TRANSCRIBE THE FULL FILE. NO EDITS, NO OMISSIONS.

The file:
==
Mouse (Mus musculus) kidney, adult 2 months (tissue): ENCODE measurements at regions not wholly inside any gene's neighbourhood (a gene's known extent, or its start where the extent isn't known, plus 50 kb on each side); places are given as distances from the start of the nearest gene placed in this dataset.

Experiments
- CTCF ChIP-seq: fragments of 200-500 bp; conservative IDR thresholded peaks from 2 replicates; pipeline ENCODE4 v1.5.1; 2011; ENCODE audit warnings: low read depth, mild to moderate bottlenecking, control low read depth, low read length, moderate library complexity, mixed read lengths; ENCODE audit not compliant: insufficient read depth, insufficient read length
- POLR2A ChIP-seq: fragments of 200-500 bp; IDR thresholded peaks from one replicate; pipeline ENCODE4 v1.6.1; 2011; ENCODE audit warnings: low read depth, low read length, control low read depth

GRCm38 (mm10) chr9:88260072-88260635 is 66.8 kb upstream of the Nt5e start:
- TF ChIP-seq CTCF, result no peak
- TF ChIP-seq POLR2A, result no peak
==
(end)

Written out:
Mouse (Mus musculus) kidney, adult 2 months (tissue): ENCODE measurements at regions not wholly inside any gene's neighbourhood (a gene's known extent, or its start where the extent isn't known, plus 50 kb on each side); places are given as distances from the start of the nearest gene placed in this dataset.

Experiments
- CTCF ChIP-seq: fragments of 200-500 bp; conservative IDR thresholded peaks from 2 replicates; pipeline ENCODE4 v1.5.1; 2011; ENCODE audit warnings: low read depth, mild to moderate bottlenecking, control low read depth, low read length, moderate library complexity, mixed read lengths; ENCODE audit not compliant: insufficient read depth, insufficient read length
- POLR2A ChIP-seq: fragments of 200-500 bp; IDR thresholded peaks from one replicate; pipeline ENCODE4 v1.6.1; 2011; ENCODE audit warnings: low read depth, low read length, control low read depth

GRCm38 (mm10) chr9:88260072-88260635 is 66.8 kb upstream of the Nt5e start:
- TF ChIP-seq CTCF, result no peak
- TF ChIP-seq POLR2A, result no peak